Waffles with Draw-ers (Super Thanksgiving Edition): David Gardner


David Gardner illustrated my first picture book, Sarah Gives Thanks. His work turned my pretty good manuscript into something great — and for that I will be forever grateful.

David is also a wonderful person. He’s so wonderful, in fact, that I am changing the name of my semi-regular “Waffles with Writers” column to promote his new book:

Welcome to the very first installment of Waffles with Draw-ers!

Despite David illustrating Sarah Gives Thanks (arguably the one and only Thanksgiving picture book anyone needs), his latest is another Thanksgiving story, which is — gasp! — every bit as good  as mine. Rettie and the Ragamuffin Parade (Sleeping Bear Press, 2017) is on sale now. Go buy it! It’s beautiful!

Dang, he’s good!


David! My old friend! You’re just in time. What would you like on your waffles?

Just butter and – oh wow, you’ve got organic butter. And pure Vermont maple syrup! That’ll do just fine, thanks.

I read Rettie and the Ragamuffin Parade and loved it – even though it is another Thanksgiving story. Are you trying to corner the Thanksgiving picture book market, or what?

Weird, huh? Guess I should just be, well, thankful. I do love Thanksgiving, as holidays go. It’s a great concept, right? Just relax, eat green bean casserole, and be grateful.

The characters in Rettie are so stunningly realized. Do you use models? Do you ever sneak in portraits of friends and loved ones in your books?

For this one, I couldn’t find any girls between 3 and 9-years-old. But I’d been wanting to try a book without models anyway. I didn’t want the characters to look stiff at all. I’ll confess, I’d pose myself or my partner for certain hard-to-draw stuff – like hands. Hands are always tough. I posed myself for that close-up of the nurse comforting Rettie. On my last book, Ticktock Banneker’s Clock, I got lucky and found a fantastic model, a student where I was teaching then, in Santa Fe.

Illustration from Ticktock Banneker’s Clock

But what about friends? If you use friends as models, I’d be happy to pose. You know, if you feel I might be right for a story. I could be a really minor character. A background guy, maybe?

Sure, you could be a great all-purpose background guy. But you could be the main character too. Some historical figure.Who would you choose?

Lincoln? I like Lincoln. Or I could be a taller, thinner, bearded John Adams? If you squint really hard, I could look just like William Tecumseh Sherman.

Um. Maybe… But to answer your question, I would like to fit more friends into these illustrations. My dogs – I fit them in every book. There’s always room for a cute dog in a kids’ book.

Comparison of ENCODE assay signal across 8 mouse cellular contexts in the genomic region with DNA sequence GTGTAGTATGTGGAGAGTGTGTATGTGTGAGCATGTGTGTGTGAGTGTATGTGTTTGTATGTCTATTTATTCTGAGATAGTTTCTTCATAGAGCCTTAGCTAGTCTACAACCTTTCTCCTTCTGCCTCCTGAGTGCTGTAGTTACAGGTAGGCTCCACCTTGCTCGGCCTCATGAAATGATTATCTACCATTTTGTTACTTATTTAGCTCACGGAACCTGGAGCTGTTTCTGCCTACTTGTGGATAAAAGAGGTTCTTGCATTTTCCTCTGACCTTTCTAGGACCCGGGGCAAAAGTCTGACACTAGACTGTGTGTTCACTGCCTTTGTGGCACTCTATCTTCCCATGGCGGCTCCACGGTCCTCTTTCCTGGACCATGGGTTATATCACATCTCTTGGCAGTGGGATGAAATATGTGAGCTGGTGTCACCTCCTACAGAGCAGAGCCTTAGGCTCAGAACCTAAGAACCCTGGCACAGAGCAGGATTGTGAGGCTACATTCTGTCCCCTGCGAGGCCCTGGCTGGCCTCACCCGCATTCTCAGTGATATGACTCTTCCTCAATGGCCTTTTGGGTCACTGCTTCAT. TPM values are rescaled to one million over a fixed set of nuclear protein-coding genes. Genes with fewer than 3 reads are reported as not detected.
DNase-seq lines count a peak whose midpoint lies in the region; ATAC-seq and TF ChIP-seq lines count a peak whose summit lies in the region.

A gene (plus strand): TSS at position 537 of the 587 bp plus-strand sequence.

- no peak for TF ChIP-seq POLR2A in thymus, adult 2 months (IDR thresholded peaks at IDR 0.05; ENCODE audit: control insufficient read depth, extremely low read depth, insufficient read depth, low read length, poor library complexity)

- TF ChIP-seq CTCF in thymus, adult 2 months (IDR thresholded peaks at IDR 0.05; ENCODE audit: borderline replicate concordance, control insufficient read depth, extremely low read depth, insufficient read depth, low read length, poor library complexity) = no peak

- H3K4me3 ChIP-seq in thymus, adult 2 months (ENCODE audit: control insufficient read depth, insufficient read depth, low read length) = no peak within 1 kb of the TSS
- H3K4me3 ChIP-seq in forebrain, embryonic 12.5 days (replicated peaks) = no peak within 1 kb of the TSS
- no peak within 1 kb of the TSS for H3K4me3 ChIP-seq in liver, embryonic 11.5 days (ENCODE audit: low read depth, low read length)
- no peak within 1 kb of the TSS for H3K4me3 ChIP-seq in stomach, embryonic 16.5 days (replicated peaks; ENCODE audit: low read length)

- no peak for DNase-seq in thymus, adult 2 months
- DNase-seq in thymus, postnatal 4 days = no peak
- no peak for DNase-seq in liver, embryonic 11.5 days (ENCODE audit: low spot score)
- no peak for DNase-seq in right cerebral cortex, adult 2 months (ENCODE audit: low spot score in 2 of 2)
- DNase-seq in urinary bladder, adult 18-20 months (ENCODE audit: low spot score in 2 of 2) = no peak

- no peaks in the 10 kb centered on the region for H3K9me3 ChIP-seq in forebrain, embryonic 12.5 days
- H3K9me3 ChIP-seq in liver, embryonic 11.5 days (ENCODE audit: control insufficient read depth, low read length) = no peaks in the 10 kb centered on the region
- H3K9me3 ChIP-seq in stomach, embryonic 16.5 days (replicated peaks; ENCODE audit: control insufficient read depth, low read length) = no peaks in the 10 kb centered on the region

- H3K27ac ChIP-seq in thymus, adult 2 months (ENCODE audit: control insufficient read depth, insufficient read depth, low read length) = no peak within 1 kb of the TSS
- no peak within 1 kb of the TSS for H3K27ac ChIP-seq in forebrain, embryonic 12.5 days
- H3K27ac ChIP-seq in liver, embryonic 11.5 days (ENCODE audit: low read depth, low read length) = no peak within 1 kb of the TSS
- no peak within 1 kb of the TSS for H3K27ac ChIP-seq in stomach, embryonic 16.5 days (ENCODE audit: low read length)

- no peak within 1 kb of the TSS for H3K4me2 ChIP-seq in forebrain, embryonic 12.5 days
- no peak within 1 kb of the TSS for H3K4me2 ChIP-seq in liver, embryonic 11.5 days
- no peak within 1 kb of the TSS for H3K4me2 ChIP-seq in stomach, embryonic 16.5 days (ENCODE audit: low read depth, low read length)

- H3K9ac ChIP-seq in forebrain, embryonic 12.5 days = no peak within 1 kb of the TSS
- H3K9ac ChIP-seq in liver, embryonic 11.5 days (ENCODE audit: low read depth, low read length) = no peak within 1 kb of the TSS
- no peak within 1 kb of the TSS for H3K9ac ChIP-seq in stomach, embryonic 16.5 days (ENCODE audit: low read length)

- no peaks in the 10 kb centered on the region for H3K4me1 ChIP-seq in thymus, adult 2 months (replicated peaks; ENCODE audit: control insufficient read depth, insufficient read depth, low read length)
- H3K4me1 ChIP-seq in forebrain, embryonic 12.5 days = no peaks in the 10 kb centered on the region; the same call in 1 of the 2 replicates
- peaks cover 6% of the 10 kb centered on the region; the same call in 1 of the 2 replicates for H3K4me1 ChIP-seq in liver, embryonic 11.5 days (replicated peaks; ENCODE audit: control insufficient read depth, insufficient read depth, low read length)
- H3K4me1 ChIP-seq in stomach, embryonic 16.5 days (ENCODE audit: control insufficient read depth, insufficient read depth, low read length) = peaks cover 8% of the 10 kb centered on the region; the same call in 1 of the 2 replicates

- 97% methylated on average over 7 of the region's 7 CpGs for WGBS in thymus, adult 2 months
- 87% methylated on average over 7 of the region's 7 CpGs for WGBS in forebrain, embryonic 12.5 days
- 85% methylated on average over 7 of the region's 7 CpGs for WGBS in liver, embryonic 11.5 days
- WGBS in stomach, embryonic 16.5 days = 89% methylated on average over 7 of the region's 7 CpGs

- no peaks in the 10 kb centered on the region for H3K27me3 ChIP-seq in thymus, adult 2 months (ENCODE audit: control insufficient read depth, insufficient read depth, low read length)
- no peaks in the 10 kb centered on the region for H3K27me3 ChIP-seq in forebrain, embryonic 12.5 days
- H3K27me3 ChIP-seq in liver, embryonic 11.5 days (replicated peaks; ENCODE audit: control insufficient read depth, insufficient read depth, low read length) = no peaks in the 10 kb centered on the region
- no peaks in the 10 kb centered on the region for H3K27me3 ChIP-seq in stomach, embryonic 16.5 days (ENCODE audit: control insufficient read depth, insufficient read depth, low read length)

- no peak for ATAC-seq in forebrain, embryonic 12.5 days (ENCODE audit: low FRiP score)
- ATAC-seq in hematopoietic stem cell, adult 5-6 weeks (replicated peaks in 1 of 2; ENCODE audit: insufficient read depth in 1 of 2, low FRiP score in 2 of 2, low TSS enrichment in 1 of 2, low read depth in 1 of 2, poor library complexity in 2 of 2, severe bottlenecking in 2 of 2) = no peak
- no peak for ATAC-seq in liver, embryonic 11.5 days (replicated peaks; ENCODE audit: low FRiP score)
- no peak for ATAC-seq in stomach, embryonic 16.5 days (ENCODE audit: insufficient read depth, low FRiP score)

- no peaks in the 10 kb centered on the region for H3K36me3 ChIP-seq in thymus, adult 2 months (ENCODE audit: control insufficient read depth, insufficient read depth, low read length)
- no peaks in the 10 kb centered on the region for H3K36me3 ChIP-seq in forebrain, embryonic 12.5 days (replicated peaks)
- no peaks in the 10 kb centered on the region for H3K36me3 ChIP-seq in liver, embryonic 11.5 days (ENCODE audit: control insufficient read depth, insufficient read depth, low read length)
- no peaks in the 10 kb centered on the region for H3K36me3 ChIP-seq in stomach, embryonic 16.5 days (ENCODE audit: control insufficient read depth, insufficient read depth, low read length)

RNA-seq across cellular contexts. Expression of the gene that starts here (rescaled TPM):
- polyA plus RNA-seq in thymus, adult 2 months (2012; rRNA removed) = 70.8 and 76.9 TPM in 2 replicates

I have a pet shrimp. How about fitting in a shrimp?


Do you include any “Easter eggs” in your books – little inside jokes that only your close friends would appreciate?

When I can, but it’s usually something tame like using somebody’s name for a billboard or a brand of laundry soap or something. Maybe I’ll start being more adventurous with that.

You recently made a big move from New Mexico to Florida. What is the weirdest thing you’ve seen in The Sunshine State so far?

Well, the drivers’ pull off some pretty weird moves. The other day I almost stepped on a huge jellyfish that had washed up on the beach. That was creepy. And they get these tropical rainstorms. A couple weeks ago, I was painting late one night, I got up from my drafting table and flew open the blinds to get some fresh air and this weird bulgy-eyed frog was suctioned to my window, staring back at me with these glowing yellow eyes. I think I left my body.

Do you ever look back on one of your published illustrations and see something about it that drives you crazy? An “Oh, I wish I did that differently,” kind of feeling?

I do that all of the time. I tend to be a perfectionist. Some are just little things: In The Harvey Milk Story cover, I wish I hadn’t made his nostrils so huge. Mostly they’re paintings I finished and didn’t like. I wish I could’ve done them over, but the deadlines wouldn’t allow it.

Is there an illustration of yours that never fails to make you think “Dang! This is amazing!”?

I’ll confess I like one in the middle of Sarah Gives Thanks, the close-up of her climbing the stairs with the candle, and the vignettes around her. It really fit my original vision. And the one of her praying, the title page.

Oh, I looove the praying one!

Sarah Gives Thanks, the praying one.